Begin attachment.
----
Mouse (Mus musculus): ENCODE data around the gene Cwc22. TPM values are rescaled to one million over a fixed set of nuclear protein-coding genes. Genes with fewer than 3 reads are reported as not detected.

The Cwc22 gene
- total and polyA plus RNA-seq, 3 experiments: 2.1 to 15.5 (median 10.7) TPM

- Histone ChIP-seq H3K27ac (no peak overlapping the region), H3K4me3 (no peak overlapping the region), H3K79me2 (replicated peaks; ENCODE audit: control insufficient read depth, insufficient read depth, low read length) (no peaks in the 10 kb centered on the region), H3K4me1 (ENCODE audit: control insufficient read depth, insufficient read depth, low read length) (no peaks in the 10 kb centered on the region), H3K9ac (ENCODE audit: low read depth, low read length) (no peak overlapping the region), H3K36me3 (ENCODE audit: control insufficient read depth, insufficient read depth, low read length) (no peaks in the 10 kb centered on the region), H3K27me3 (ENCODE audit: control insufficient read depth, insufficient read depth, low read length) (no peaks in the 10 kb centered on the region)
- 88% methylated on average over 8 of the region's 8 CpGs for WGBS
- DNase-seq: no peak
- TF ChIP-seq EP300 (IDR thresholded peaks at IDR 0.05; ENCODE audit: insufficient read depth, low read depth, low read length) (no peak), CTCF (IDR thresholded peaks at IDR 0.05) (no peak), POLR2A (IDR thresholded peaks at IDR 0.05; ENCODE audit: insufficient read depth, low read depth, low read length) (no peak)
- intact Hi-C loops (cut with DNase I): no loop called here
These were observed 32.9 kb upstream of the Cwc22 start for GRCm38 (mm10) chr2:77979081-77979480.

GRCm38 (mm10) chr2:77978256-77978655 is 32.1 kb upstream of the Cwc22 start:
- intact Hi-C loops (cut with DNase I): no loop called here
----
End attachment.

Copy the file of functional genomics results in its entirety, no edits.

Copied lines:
Mouse (Mus musculus): ENCODE data around the gene Cwc22. TPM values are rescaled to one million over a fixed set of nuclear protein-coding genes. Genes with fewer than 3 reads are reported as not detected.

The Cwc22 gene
- total and polyA plus RNA-seq, 3 experiments: 2.1 to 15.5 (median 10.7) TPM

- Histone ChIP-seq H3K27ac (no peak overlapping the region), H3K4me3 (no peak overlapping the region), H3K79me2 (replicated peaks; ENCODE audit: control insufficient read depth, insufficient read depth, low read length) (no peaks in the 10 kb centered on the region), H3K4me1 (ENCODE audit: control insufficient read depth, insufficient read depth, low read length) (no peaks in the 10 kb centered on the region), H3K9ac (ENCODE audit: low read depth, low read length) (no peak overlapping the region), H3K36me3 (ENCODE audit: control insufficient read depth, insufficient read depth, low read length) (no peaks in the 10 kb centered on the region), H3K27me3 (ENCODE audit: control insufficient read depth, insufficient read depth, low read length) (no peaks in the 10 kb centered on the region)
- 88% methylated on average over 8 of the region's 8 CpGs for WGBS
- DNase-seq: no peak
- TF ChIP-seq EP300 (IDR thresholded peaks at IDR 0.05; ENCODE audit: insufficient read depth, low read depth, low read length) (no peak), CTCF (IDR thresholded peaks at IDR 0.05) (no peak), POLR2A (IDR thresholded peaks at IDR 0.05; ENCODE audit: insufficient read depth, low read depth, low read length) (no peak)
- intact Hi-C loops (cut with DNase I): no loop called here
These were observed 32.9 kb upstream of the Cwc22 start for GRCm38 (mm10) chr2:77979081-77979480.

GRCm38 (mm10) chr2:77978256-77978655 is 32.1 kb upstream of the Cwc22 start:
- intact Hi-C loops (cut with DNase I): no loop called here